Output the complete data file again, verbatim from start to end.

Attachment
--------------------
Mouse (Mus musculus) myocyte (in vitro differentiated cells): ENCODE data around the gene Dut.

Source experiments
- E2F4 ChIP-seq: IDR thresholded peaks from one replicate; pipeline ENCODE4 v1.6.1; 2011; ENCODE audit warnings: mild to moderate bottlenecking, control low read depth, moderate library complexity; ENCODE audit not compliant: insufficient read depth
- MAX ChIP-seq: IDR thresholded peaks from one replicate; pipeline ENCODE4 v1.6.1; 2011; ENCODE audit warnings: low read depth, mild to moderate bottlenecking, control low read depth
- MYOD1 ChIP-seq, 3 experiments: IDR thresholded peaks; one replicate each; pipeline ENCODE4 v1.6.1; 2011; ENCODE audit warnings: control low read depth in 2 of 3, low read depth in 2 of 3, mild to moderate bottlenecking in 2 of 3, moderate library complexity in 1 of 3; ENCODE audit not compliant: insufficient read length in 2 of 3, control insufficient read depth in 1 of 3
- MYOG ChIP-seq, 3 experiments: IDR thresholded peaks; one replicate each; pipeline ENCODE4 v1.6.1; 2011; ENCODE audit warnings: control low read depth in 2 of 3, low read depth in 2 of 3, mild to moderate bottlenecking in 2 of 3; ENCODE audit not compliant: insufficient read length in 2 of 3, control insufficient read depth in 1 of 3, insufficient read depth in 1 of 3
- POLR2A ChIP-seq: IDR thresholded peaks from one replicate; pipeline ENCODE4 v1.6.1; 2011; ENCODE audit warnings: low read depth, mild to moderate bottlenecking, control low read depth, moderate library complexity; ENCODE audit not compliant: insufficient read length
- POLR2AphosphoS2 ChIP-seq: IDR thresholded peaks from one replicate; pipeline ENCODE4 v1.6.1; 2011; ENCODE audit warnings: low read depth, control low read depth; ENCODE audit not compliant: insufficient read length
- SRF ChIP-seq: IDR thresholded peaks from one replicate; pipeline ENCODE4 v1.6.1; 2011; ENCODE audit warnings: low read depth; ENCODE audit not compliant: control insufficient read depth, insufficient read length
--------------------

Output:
Mouse (Mus musculus) myocyte (in vitro differentiated cells): ENCODE data around the gene Dut.

Source experiments
- E2F4 ChIP-seq: IDR thresholded peaks from one replicate; pipeline ENCODE4 v1.6.1; 2011; ENCODE audit warnings: mild to moderate bottlenecking, control low read depth, moderate library complexity; ENCODE audit not compliant: insufficient read depth
- MAX ChIP-seq: IDR thresholded peaks from one replicate; pipeline ENCODE4 v1.6.1; 2011; ENCODE audit warnings: low read depth, mild to moderate bottlenecking, control low read depth
- MYOD1 ChIP-seq, 3 experiments: IDR thresholded peaks; one replicate each; pipeline ENCODE4 v1.6.1; 2011; ENCODE audit warnings: control low read depth in 2 of 3, low read depth in 2 of 3, mild to moderate bottlenecking in 2 of 3, moderate library complexity in 1 of 3; ENCODE audit not compliant: insufficient read length in 2 of 3, control insufficient read depth in 1 of 3
- MYOG ChIP-seq, 3 experiments: IDR thresholded peaks; one replicate each; pipeline ENCODE4 v1.6.1; 2011; ENCODE audit warnings: control low read depth in 2 of 3, low read depth in 2 of 3, mild to moderate bottlenecking in 2 of 3; ENCODE audit not compliant: insufficient read length in 2 of 3, control insufficient read depth in 1 of 3, insufficient read depth in 1 of 3
- POLR2A ChIP-seq: IDR thresholded peaks from one replicate; pipeline ENCODE4 v1.6.1; 2011; ENCODE audit warnings: low read depth, mild to moderate bottlenecking, control low read depth, moderate library complexity; ENCODE audit not compliant: insufficient read length
- POLR2AphosphoS2 ChIP-seq: IDR thresholded peaks from one replicate; pipeline ENCODE4 v1.6.1; 2011; ENCODE audit warnings: low read depth, control low read depth; ENCODE audit not compliant: insufficient read length
- SRF ChIP-seq: IDR thresholded peaks from one replicate; pipeline ENCODE4 v1.6.1; 2011; ENCODE audit warnings: low read depth; ENCODE audit not compliant: control insufficient read depth, insufficient read length